A single chirp means the battery is low or the detector should be replaced.
Single beeps: Single beeps that occur 30 seconds to one minute apart usually suggest the battery in your device needs to be replaced. However, they can also signal other issues with your device, including dust in the sensors or that the unit has reached EOL (end of life) and needs to be replaced.
As the battery in a smoke alarm becomes weak, the smoke alarm will "chirp" about once a minute to alert you that the battery needs to be replaced. Note: Only the alarm with a low battery will chirp.
It's time to change the battery
Low batteries are the most common reason smoke detectors beep or send a trouble signal to your security panel, when there is no smoke or fire. As the battery weakens, the device will beep regularly to let you know it's time to replace it.
Smoke alarms alert you with three beeps in a row. Carbon monoxide alarms alert you with four beeps. A single chirp means the battery is low or the detector should be replaced.
The most likely reason smoke detectors go off unexpectedly is that people aren't changing the batteries in them often enough. In most sensors you might think of, the strength of the signal goes up when they detect what they're supposed to. Common causes of smoke detector false positives around the house.
The battery may need to be replaced. An alarm will chirp every 30 to 60 seconds for a minimum of seven days. With a "low battery" announcement, disconnect the unit and replace the batteries.
Most hard-wired smoke detectors include a 9-volt backup battery that's supposed to kick in if your home loses electricity. If that battery is running low, your detector alerts you with a high-pitched beep.
CO alarm life span
The CO alarm will beep every 30 seconds or display ERR or END. If a CO alarm is at its end-of-life, replacing the battery will not stop the beep.
3 chirps (about 1x per minute): Malfunction chirp
Replace with a new alarm as soon as possible. Check to ensure that your alarm is not expired and in need of replacement.
In domestic properties, your CO alarm can be triggered by any fuel burning appliance such as gas cookers, boilers and ovens. All of these appliances give off small traces of CO, but the levels can rise slightly when adequate ventilation isn't provided, or the venting is blocked or clogged by dust.
Your alarm manufacturer may have included a blinking red light to let you know it's time to test the alarm again. The Batteries are Low: Usually accompanied by a loud beep, a blinking red light could mean the batteries in the unit are low. Consider adding fresh batteries and running a test to make sure it's working.
If your hardwired machines continue to beep in the absence of a battery, it's most likely because the backup battery has become active. Keep in mind that a backup battery unit is only available with a hardwired device, so if your smoke alarm is battery-only, the chirping is coming from somewhere else.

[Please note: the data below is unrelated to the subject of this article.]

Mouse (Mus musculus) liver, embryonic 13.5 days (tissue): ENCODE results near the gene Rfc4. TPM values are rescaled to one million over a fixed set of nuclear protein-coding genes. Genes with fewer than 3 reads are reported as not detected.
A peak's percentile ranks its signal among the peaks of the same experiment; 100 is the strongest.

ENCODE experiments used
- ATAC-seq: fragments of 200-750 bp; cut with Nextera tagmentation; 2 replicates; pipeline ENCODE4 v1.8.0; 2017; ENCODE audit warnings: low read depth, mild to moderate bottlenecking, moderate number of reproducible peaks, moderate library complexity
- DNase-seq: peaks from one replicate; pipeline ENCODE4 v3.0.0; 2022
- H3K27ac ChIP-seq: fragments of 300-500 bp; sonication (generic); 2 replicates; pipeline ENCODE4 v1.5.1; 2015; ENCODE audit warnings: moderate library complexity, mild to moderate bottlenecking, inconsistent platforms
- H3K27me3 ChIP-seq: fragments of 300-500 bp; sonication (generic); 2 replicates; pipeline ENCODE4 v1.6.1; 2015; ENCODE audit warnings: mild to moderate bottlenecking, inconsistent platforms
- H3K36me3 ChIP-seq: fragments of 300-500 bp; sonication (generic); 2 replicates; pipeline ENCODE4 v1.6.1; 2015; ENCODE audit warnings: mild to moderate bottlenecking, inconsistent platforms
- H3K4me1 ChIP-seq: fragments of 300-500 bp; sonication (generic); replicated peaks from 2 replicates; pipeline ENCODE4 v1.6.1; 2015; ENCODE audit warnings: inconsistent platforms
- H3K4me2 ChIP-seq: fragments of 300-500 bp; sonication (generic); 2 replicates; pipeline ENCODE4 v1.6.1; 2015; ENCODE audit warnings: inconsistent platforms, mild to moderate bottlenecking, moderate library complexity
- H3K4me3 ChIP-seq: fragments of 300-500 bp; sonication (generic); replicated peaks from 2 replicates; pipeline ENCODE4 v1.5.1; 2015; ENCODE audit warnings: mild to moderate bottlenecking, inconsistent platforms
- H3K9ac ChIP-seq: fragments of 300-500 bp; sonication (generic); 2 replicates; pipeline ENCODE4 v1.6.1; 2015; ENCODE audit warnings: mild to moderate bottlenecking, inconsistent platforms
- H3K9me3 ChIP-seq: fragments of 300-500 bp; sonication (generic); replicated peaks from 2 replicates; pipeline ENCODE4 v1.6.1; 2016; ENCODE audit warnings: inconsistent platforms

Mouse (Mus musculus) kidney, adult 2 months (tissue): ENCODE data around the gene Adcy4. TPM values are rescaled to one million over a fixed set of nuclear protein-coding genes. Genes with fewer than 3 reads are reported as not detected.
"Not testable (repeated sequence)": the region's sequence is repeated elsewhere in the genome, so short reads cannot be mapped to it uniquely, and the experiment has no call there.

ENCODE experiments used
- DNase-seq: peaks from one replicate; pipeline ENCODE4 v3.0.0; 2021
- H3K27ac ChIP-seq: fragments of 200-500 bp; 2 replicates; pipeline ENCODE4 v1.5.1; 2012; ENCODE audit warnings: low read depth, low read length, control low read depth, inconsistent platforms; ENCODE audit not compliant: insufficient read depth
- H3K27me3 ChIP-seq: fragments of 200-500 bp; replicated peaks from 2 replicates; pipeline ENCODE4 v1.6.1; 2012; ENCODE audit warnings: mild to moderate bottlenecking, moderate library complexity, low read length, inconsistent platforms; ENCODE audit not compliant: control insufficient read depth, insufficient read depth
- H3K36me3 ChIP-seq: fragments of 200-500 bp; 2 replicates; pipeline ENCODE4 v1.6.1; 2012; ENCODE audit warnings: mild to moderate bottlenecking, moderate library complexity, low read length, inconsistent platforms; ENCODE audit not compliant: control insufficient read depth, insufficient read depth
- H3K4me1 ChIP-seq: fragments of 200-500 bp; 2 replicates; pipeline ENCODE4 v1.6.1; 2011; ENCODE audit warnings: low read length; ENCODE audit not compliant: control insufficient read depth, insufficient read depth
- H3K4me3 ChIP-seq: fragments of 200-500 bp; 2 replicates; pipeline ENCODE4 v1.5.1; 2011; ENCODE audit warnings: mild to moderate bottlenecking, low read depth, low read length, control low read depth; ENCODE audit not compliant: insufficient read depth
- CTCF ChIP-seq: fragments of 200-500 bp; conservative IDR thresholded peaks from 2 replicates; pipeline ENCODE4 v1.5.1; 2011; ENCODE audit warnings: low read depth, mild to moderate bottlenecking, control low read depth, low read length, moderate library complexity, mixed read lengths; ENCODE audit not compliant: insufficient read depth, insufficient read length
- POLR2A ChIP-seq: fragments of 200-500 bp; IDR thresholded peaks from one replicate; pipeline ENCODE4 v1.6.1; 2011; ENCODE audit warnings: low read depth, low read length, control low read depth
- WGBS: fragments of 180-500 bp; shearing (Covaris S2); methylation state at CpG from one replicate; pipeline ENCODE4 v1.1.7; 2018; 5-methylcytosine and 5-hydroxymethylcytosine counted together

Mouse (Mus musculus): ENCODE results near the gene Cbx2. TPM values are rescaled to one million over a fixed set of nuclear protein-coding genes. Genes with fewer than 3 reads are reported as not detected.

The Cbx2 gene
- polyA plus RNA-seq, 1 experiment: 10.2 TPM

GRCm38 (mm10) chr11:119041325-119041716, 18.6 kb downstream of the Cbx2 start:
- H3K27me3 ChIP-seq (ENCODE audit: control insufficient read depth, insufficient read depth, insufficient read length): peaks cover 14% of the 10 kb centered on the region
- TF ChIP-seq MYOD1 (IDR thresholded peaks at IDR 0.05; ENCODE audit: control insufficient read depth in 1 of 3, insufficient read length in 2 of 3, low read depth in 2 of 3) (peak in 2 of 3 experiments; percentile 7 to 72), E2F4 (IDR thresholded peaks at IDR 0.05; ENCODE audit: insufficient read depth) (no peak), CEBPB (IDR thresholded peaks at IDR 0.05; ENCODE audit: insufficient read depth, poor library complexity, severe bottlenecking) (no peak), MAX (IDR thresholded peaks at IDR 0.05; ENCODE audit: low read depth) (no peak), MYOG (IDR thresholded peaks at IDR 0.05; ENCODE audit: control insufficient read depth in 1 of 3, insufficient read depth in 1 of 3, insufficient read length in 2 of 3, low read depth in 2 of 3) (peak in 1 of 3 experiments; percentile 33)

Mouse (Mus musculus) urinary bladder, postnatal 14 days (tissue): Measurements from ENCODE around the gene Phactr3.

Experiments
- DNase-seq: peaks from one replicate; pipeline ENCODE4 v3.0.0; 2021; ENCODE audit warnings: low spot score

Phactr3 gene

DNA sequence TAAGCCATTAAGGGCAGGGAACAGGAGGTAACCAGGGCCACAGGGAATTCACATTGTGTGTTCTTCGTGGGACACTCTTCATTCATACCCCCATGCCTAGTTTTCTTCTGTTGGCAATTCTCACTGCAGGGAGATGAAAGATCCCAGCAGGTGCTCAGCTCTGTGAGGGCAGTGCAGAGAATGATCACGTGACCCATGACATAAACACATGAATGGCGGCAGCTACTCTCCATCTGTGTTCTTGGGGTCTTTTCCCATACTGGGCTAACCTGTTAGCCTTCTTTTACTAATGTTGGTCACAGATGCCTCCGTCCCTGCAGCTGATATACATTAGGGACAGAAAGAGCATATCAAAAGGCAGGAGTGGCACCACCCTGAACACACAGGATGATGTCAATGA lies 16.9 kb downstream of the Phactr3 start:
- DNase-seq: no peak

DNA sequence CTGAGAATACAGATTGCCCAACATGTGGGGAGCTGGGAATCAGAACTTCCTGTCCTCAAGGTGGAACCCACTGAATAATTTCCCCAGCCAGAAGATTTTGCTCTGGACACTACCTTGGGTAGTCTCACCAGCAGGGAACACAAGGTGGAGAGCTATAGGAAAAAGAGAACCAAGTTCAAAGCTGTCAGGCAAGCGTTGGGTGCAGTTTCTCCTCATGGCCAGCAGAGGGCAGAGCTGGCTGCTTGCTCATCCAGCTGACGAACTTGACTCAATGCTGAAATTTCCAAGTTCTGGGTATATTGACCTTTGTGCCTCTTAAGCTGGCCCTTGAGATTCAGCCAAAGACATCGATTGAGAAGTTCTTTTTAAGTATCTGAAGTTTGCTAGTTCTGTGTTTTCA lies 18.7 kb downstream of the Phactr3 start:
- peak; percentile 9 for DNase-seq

As the battery in a smoke alarm gets weak, the smoke alarm will “chirp” about once a minute to let you know that the battery needs to be replaced. Note: Only the device with a low battery will chirp. The other interconnected alarms should be silent.
Replace Expired Smoke Alarms
Smoke detectors have a life span of five to ten years. If this is the problem, the beeps will likely present in a specific chirping pattern. Inspect the unit carefully and find the expiration date. If the smoke alarm is beyond that date, it's probably time to buy a new one.
Dust, Dirt and Environmental Smoke
Dust and dirt that comes from activities like remodeling may set off your smoke alarms. To clean your smoke alarm, open it up carefully, and look inside for dust or dirt. Use a vacuum attachment or electronic aerosol cleaner to remove dust particles.
The CO alarm sounds if your sensor detects a buildup of carbon monoxide in your home—usually before you start sensing symptoms. With a low CO level (50 ppm), it may take up to eight hours for the alarm to go off. Higher carbon monoxide levels (over 150 ppm) can trigger an alarm within minutes.
A carbon monoxide detector does not sound the same as a smoke detector. It sounds similar to the way a smoke detector beeps when it needs a battery replacement. It will beep at a regular rate to alert you of a carbon monoxide presence.
If the detector's a plug-in device in an outlet, it's likely a carbon monoxide detector, and the device should be marked as such. Usually, a carbon monoxide detector will also be labeled on the front near the test button.
The green light on my smoke alarm has gone out, what does this mean? The AC power has been interrupted. Check the circuit breaker and AC wiring to correct the problem.
For most residential smoke detectors, blinks are common; you need to be conversant with the colors showing. Different smoke alarms use the green and red LED to indicate the device's power status such that a flashing green means low battery while a constant blink means AC power is connected.